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Filed at the Los Angeles County Superior Court by MLG Automotive Law, the lawsuit claims Apple "had the technology to prevent texting and driving since 2008," noting also that it was granted a related patent in 2014. Despite this, it is alleged Apple refuses to implement the technology in the iPhone "over concerns that it will lose market share to other phone-makers who do not limit consumer use."
The suit identifies Julio Ceja of Costa Mesa, California as the plaintiff, involved in a car accident where his vehicle was hit from behind by another driver, reportedly distracted by using her iPhone.
To bolster the lawsuit, data from the U.S. Department of Transportation claiming 1.5 million people are texting and driving on public roads at any given moment. The National Highway Traffic Safety Administration classifies texting and driving as six times more dangerous than driving while drunk.
"The relationship consumers have with their phones is just too great, and the ability to slide under the eye of the law is just too easy," the lawsuit reads. "Embedding lock-out devices is the only solution."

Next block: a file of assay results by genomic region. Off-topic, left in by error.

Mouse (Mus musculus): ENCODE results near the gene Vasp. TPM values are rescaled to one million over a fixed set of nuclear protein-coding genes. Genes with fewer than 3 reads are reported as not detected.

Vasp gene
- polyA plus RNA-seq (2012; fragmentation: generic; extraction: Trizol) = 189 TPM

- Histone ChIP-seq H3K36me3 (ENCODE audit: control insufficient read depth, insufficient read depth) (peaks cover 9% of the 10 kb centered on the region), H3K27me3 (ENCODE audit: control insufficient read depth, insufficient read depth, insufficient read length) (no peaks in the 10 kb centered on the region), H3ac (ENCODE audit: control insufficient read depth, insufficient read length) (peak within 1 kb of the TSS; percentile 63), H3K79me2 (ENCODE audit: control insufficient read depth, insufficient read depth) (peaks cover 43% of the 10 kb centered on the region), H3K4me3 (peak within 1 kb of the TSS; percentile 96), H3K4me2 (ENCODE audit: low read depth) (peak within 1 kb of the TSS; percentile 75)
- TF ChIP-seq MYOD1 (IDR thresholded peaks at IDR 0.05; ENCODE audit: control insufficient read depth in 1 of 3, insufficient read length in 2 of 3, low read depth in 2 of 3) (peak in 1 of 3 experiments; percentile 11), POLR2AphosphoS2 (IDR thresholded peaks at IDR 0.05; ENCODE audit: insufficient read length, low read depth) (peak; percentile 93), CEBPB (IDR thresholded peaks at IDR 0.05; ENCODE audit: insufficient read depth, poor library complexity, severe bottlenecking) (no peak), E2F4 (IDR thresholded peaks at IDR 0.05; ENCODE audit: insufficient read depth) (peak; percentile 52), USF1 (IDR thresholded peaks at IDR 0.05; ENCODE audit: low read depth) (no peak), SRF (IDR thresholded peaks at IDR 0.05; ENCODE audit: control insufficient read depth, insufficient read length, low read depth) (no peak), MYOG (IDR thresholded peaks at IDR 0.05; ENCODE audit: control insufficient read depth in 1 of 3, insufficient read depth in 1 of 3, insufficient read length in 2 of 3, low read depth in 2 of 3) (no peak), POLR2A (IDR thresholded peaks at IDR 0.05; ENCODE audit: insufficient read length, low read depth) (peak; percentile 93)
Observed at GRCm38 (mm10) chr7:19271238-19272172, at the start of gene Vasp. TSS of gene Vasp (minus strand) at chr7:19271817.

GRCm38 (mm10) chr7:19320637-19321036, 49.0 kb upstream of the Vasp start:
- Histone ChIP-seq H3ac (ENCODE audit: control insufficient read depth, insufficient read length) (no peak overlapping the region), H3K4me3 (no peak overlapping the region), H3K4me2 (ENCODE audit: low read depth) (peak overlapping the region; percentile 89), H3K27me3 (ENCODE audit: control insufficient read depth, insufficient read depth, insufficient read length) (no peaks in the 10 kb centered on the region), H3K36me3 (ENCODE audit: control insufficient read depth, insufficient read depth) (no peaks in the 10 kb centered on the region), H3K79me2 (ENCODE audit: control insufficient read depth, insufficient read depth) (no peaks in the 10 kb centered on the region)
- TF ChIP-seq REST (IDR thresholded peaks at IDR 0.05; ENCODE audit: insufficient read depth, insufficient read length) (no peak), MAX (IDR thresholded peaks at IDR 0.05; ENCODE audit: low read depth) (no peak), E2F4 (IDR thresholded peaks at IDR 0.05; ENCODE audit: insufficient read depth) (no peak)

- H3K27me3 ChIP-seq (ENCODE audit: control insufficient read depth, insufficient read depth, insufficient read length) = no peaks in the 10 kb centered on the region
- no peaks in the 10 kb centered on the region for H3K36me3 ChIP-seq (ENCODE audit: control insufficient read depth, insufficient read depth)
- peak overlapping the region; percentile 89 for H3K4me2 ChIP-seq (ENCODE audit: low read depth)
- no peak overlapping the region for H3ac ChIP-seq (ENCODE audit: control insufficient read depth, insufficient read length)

It is also alleged the iPhone is responsible for 52,000 automobile accidents in California each year, based on data from the California Highway Patrol and the Federal Highway Administration, as well as an average of 312 deaths annually.
"Texting and driving has become one of the most serious issues that confronts all of us on a daily basis," said MLG Automotive Law founding member Jonathan Michaels. "Legislating against drivers will unfortunately not solve the problem.
"The relationship consumers have with their phones is just too great, and the ability to slide under the eye of the law is just too easy. Embedding lock-out devices is the only solution."
The class action wants to halt all iPhone sales in the state of California until Apple introduces some form of lock-out device that can prevent texting while driving.
Some may consider the class action lawsuit to be frivolous, as it is filed one month after another similar lawsuit against Apple, blaming FaceTime for distracting a driver involved in a fatal car crash. That suit also brings up the apparent availability of the technology to lock-out iPhone use while driving, as well as the 2014 patent, but rather than forcing Apple to implement a solution, that suit seeks damages and medical expenses.